The recent Barclays CEO apology over scandal dealing with whistle-blowing is another embarrassing corporate faux-pas for the British bank.

This Wednesday Barclays CEO James E. Staley was repentant in front of bristling shareholders.

His offence?

In July of 2016, Staley attempted to reveal the identity of the whistle-blower behind two anonymous letters from the U.S.

The author of the documents attacked a Tim Main, fellow banker and friend of Staley’s.

Both Staley and Main knew each other from having previously worked together in New York’s JPMorgan. Thus, the CEO hired Main to help him revitalise Barclays’ business strategies in the UK.

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Barclays CEO apology over scandal: malicious mail

Another source with insight into the letters refers to them as, “very simple, very crude [and] very malicious.”

Thus, Staley argues that his investigation into the whistle-blower stemmed from a desire to protect Main. He further claims that he was not aware of breaching any conduct rules.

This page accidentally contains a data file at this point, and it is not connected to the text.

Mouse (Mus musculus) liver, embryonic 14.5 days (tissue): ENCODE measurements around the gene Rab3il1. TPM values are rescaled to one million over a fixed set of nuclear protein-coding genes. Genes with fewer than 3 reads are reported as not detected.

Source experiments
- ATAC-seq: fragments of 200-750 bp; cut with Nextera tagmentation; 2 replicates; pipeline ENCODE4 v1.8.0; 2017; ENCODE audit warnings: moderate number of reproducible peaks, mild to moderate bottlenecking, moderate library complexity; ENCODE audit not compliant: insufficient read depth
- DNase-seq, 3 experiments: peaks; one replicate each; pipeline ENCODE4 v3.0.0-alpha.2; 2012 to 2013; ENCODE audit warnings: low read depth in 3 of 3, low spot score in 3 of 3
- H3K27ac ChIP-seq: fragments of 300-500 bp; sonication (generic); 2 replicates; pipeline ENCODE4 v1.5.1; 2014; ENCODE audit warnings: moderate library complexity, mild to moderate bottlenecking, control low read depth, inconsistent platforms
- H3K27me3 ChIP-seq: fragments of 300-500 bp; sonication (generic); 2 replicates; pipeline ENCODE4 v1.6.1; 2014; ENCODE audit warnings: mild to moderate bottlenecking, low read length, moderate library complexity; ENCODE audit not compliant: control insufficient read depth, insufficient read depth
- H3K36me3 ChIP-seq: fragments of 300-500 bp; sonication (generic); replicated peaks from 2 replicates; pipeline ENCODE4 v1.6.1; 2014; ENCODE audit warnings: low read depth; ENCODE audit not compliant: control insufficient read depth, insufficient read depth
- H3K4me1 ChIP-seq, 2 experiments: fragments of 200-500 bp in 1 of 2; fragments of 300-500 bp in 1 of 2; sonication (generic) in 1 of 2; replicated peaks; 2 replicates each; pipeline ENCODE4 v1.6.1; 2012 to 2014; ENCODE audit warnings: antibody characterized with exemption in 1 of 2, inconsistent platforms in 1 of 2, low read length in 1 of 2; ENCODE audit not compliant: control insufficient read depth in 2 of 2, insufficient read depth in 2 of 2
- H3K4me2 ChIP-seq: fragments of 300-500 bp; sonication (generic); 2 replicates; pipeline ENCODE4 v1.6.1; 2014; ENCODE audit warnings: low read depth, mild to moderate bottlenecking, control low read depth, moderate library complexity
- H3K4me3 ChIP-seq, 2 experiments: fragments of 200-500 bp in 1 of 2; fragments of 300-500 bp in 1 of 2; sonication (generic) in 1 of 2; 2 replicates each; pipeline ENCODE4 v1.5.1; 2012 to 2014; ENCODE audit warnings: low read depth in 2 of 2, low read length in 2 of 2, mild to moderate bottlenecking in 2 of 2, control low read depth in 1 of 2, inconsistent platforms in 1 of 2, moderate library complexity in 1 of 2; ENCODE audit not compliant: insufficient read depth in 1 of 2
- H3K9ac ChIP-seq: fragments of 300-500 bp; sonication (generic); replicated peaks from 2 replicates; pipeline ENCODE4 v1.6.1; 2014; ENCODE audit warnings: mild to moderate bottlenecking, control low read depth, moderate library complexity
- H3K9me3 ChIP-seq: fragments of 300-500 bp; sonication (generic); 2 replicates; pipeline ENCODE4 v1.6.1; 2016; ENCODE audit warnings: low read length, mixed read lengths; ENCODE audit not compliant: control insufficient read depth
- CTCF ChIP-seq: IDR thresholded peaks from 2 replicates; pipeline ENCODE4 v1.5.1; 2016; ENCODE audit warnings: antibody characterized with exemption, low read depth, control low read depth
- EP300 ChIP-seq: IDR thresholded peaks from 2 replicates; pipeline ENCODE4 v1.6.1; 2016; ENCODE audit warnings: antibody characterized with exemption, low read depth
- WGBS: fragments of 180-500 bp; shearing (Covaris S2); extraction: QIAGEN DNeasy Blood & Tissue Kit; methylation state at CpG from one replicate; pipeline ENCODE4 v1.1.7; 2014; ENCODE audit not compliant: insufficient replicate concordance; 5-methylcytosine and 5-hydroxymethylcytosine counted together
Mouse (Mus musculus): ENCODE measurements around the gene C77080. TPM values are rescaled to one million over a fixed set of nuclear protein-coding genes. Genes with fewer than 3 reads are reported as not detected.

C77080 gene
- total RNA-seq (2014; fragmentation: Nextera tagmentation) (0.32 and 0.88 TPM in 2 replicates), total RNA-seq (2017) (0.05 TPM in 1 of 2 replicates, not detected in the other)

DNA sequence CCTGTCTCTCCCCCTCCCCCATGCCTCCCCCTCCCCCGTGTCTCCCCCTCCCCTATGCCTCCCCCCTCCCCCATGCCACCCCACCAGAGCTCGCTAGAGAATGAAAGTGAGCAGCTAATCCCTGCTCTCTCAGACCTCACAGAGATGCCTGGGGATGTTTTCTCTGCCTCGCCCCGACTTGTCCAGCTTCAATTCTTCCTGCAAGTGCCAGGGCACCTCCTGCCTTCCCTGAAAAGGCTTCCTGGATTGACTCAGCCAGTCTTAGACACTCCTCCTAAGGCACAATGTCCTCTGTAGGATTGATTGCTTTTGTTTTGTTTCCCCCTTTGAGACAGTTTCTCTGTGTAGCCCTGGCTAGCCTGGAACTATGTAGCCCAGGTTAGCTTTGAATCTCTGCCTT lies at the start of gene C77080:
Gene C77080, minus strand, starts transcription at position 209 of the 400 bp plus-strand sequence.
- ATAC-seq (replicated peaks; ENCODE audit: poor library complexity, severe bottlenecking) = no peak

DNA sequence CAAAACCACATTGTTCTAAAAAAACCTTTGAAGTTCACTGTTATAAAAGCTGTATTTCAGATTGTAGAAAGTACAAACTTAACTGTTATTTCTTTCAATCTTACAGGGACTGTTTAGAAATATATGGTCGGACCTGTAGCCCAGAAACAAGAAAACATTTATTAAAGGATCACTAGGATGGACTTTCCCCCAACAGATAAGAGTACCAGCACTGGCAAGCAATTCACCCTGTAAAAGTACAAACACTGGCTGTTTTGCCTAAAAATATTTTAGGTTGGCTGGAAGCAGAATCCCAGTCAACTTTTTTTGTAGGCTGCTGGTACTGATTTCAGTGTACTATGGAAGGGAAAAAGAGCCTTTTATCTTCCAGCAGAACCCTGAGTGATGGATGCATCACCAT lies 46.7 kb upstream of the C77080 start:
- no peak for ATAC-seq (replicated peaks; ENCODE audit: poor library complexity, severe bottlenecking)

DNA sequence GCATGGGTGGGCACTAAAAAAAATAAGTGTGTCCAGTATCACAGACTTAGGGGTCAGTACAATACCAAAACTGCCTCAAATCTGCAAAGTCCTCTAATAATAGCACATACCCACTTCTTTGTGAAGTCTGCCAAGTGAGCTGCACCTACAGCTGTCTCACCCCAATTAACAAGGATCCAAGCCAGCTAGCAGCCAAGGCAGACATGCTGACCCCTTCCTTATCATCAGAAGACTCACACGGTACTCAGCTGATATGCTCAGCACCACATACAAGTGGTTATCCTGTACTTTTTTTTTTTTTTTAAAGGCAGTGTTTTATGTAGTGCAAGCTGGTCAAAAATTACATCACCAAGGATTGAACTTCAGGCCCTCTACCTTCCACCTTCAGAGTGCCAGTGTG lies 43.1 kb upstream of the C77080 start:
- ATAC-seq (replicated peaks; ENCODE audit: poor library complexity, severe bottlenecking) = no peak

However, shareholders balk at the idea that Staley could have unwittingly broken regulations that protect informant anonymity.

The issue seems to stem from a change in policy. In last July, the rules only covered protecting the identity of internal informants. However, three months later they were expanded to also mask non-employees.

At the time of receiving the letters therefore, Staley believed it was within his rights to reveal the anonymous author.

However, it could be possible that shareholders and regulatory bodies are making an example out of their tarnished CEO.

In recent years, authorities have accused Barclays of various cases of regulatory infringement.

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Yet, throughout the course of the current investigation, chairman of Barclays John McFarlane, aka, “Mack the Knife” supports Staley.

“He thought he had a green-light, he went through the light and actually it was red,” he mentions.

As of yet, it’s not entirely clear as to whether Staley will have to step down as CEO.

He apologised for his actions on Wednesday in front of shareholders primed for revolt.

“I feel it is important that I acknowledge to you — our shareholders — that I made a mistake in becoming involved in an issue which I should have left to the business to deal with.”

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